I’m going to be as frank as Rafa has been about his foot injury: (He said “My foot is not fine” after his quarterfinal win vs. Fish, apparently he’s using anesthetics to numb the pain.)
Back to me being frank: The ladies’ semis left quite a bit to be desired. Petra Kvitova and her warrior screech after every winner she hit against Azarenka (and she hit quite a lot of them) was the highlight. Oh, and Sasha Vujacic’s unfettered fan boy behavior:
Otherwise, I’m bitterly disappointed, especially by my gal Sabine Lisicki and her pathetic performance vs. Maria Sharapova on Thursday afternoon. Where was the spunky gal with the 124 mph serves, the sure ground strokes and the wily dropshots? BoomBoom was more like ThudThud.
I’d like to say something like “But Maria did what she always does: fight and scratch and punch her way out of a match using those cliff’s edge groundstrokes and her never-say-die determination.” But I’m not in the mood. Lisicki just sucked.
And am I the only one who finds the relentless “Come ons!” after every winner – and error from the other side – more annoying than the grunting? If Lleyton Hewitt had actually won his trademark case he’d be earning a robust second income collecting royalties from the WTA tour. Very soon, I expect the BBC to launch its new “Come On!” reducing technology. Perhaps the network will just mute the matches completely, and play some soothing bagpipe music instead.
Okay, I admit it. Roger’s loss is still making me grumpy.
But the men play on despite my stubborn resistance, with Nadal facing Murray in yet another semifinal and Djokovic playing Tsonga in the semifinals. This stat surprised me when I read it: Tsonga owns Djokovic 5-2 in their career head-to-head. Tsonga won their last meeting at last year’s Australian Open, when Novak was not at his current best, but the way Big Jo-Wilfried played Federer on Wednesday, he could end up being the biggest guy in this “Big Four” group ESPN keeps talking about.
Another confession: Jo’s post-quarterfinal press conference did make me smile.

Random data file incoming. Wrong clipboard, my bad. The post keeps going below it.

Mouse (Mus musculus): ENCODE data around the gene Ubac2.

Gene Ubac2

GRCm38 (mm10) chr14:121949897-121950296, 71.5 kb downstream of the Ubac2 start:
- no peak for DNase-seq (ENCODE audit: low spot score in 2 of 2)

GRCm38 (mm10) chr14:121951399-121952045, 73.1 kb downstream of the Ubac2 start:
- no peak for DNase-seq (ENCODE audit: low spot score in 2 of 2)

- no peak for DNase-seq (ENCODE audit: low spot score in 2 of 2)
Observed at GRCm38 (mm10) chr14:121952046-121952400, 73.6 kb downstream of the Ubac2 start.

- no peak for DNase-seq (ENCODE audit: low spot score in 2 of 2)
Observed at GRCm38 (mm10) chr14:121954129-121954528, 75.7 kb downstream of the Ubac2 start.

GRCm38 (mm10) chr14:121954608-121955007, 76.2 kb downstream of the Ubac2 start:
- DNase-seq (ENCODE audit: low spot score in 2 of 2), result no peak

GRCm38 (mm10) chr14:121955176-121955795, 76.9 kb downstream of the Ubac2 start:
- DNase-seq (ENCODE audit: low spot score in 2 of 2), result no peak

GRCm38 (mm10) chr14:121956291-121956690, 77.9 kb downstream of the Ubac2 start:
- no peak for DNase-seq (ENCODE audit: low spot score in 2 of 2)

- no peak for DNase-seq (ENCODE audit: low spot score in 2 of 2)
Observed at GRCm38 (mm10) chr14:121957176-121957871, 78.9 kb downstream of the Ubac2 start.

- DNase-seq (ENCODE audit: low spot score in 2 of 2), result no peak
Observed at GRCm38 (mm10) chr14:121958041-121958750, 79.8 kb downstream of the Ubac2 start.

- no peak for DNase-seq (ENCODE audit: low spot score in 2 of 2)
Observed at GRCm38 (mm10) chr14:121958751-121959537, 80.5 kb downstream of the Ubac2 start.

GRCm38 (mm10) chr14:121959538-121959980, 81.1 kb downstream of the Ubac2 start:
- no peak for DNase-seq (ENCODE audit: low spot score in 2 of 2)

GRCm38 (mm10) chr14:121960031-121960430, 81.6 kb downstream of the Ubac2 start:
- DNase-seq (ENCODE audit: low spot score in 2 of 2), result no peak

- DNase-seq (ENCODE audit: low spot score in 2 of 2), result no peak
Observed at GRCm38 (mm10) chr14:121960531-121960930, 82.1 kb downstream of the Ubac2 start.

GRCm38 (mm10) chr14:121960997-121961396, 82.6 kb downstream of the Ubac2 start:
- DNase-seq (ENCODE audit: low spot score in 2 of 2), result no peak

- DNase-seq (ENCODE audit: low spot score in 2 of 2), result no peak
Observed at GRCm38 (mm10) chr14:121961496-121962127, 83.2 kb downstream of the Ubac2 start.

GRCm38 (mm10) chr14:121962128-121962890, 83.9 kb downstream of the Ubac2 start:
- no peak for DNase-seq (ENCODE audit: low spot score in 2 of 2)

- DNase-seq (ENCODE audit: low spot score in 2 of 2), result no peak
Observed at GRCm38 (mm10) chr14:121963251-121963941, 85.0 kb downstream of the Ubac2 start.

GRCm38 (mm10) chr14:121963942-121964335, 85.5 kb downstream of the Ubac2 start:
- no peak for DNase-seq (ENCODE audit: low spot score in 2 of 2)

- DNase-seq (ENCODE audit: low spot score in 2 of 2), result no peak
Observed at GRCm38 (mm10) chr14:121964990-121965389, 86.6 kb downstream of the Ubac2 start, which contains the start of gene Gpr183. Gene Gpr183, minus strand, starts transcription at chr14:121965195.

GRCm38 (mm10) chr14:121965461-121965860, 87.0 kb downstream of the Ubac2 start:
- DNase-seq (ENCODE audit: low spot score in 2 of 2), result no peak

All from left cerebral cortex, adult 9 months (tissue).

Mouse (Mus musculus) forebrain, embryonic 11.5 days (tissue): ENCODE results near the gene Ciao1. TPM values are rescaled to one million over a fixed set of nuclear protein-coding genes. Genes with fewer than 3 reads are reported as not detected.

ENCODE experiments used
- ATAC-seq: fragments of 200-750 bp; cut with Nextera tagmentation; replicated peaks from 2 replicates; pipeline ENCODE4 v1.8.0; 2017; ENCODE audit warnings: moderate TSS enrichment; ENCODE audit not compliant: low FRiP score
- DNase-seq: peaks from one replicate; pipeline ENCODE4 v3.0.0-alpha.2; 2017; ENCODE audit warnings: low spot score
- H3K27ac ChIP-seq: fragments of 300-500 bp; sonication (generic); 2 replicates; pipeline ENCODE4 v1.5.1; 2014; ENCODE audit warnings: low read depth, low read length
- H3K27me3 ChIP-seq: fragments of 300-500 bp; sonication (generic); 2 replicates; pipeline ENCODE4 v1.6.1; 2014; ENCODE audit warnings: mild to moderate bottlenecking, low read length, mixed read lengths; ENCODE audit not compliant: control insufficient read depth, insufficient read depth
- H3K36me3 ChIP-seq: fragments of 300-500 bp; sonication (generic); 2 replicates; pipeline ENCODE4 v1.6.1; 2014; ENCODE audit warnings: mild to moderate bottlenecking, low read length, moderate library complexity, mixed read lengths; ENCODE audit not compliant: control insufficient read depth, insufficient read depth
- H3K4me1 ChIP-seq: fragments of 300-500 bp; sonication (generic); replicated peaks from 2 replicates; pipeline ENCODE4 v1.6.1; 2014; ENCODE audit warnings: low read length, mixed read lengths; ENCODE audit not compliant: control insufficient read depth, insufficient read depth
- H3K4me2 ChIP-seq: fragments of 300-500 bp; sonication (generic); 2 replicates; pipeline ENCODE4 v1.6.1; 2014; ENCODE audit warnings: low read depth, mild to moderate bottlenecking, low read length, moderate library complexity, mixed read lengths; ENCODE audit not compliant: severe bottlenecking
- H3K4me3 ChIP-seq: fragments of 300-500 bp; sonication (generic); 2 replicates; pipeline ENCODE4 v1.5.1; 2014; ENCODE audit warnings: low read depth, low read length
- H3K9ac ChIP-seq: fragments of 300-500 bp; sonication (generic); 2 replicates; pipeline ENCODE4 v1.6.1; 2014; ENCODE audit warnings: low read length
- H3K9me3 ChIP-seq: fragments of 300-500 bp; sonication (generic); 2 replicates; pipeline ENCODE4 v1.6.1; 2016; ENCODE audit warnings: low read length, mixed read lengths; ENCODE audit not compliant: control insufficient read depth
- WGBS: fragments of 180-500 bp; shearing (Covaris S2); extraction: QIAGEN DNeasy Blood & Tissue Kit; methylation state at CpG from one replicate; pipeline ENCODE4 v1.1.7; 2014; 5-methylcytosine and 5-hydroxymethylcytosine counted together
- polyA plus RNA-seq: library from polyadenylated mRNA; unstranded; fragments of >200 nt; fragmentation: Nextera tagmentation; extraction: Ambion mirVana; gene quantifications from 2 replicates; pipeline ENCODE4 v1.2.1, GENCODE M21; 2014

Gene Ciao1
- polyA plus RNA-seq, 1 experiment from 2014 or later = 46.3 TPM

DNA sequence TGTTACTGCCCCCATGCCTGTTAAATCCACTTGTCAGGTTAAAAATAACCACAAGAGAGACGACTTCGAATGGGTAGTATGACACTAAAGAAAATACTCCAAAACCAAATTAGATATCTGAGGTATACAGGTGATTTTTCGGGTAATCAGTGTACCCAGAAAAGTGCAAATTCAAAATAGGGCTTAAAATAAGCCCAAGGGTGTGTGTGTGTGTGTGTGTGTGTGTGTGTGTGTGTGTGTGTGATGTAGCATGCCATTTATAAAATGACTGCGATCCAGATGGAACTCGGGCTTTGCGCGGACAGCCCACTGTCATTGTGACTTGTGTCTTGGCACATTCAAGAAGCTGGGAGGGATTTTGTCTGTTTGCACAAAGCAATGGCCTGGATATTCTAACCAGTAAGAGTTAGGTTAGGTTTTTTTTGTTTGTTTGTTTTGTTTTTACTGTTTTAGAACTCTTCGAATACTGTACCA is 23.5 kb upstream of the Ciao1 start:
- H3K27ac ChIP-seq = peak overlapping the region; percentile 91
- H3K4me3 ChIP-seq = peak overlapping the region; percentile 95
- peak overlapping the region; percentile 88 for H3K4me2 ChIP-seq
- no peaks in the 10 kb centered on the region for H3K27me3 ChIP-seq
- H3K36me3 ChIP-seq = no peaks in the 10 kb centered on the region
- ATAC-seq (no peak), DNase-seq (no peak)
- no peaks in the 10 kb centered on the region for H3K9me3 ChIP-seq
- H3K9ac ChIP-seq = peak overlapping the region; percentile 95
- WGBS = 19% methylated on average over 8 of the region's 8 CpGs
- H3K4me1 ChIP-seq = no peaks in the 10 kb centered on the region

Q. Did you have a sudden flash of inspiration out there?
JO WILFRIED TSONGA: A lot. A lot. I felt so good on the court. I was quick. I was just perfect today. I don’t know. Every time I was feeling like a dream, you know.
Q. Even at two sets down?
JO WILFRIED TSONGA: Even at two sets down, you know, because I was in quarterfinals again Roger Federer. The stadium was full. It was 6 3, 7 6. I was not ridiculous. I was in my match.
Yeah, I was feeling good all the match.
No surprises here: Rafa’s 11-4 record over Andy Murray, with the last five matches between them all played in semifinals. Rafa’s won four of these semis, including last year’s Wimbledon. I feel like any kind of enthusiasm for the upset is squashed by the lessons of history. Remember last year, when Rafa had struggled with injury issues throughout the tournament and everyone thought it was finally Murray’s “time”? The match was over in straight sets, and everyone – even Rafa – has been condescending to calling it a “very close match, even if was in straight sets” just to keep some semblance of competition going into this season.
Despite my funk, I do take some comfort in the realization that no matter who ends up in the men’s final, we should have an interesting match. I would be interested to see how Nole fares vs. Rafa, or witness Murray playing for all of the U.K. with the royal box crammed to standing room only capcity. I’m not even going to allow myself to picture Tsonga taking the trophy – see what cheering for Lisicki and Federer has turned me into?
Okay, one more smile: Bodo’s description of Jo-Wilfried as a “big bronze bundle of thunder.”
And a laugh here.
Perhaps things aren’t so hopeless for me after all.